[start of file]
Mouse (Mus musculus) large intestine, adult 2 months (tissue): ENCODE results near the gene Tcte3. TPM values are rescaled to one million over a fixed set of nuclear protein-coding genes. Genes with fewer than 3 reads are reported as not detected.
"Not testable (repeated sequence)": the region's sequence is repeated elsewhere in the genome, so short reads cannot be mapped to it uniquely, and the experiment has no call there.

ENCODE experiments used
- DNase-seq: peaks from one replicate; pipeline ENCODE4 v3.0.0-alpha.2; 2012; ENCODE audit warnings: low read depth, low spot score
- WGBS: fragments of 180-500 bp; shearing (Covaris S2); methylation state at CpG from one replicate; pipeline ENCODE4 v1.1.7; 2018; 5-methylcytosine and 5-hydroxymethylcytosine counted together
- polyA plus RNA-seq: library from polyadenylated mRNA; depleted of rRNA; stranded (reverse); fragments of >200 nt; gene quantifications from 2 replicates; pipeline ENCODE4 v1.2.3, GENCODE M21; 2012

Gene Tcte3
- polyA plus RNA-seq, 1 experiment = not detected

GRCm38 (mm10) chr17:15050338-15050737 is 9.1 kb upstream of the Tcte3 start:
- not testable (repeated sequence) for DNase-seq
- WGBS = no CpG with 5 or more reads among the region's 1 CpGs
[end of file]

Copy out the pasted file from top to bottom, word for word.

Mouse (Mus musculus) large intestine, adult 2 months (tissue): ENCODE results near the gene Tcte3. TPM values are rescaled to one million over a fixed set of nuclear protein-coding genes. Genes with fewer than 3 reads are reported as not detected.
"Not testable (repeated sequence)": the region's sequence is repeated elsewhere in the genome, so short reads cannot be mapped to it uniquely, and the experiment has no call there.

ENCODE experiments used
- DNase-seq: peaks from one replicate; pipeline ENCODE4 v3.0.0-alpha.2; 2012; ENCODE audit warnings: low read depth, low spot score
- WGBS: fragments of 180-500 bp; shearing (Covaris S2); methylation state at CpG from one replicate; pipeline ENCODE4 v1.1.7; 2018; 5-methylcytosine and 5-hydroxymethylcytosine counted together
- polyA plus RNA-seq: library from polyadenylated mRNA; depleted of rRNA; stranded (reverse); fragments of >200 nt; gene quantifications from 2 replicates; pipeline ENCODE4 v1.2.3, GENCODE M21; 2012

Gene Tcte3
- polyA plus RNA-seq, 1 experiment = not detected

GRCm38 (mm10) chr17:15050338-15050737 is 9.1 kb upstream of the Tcte3 start:
- not testable (repeated sequence) for DNase-seq
- WGBS = no CpG with 5 or more reads among the region's 1 CpGs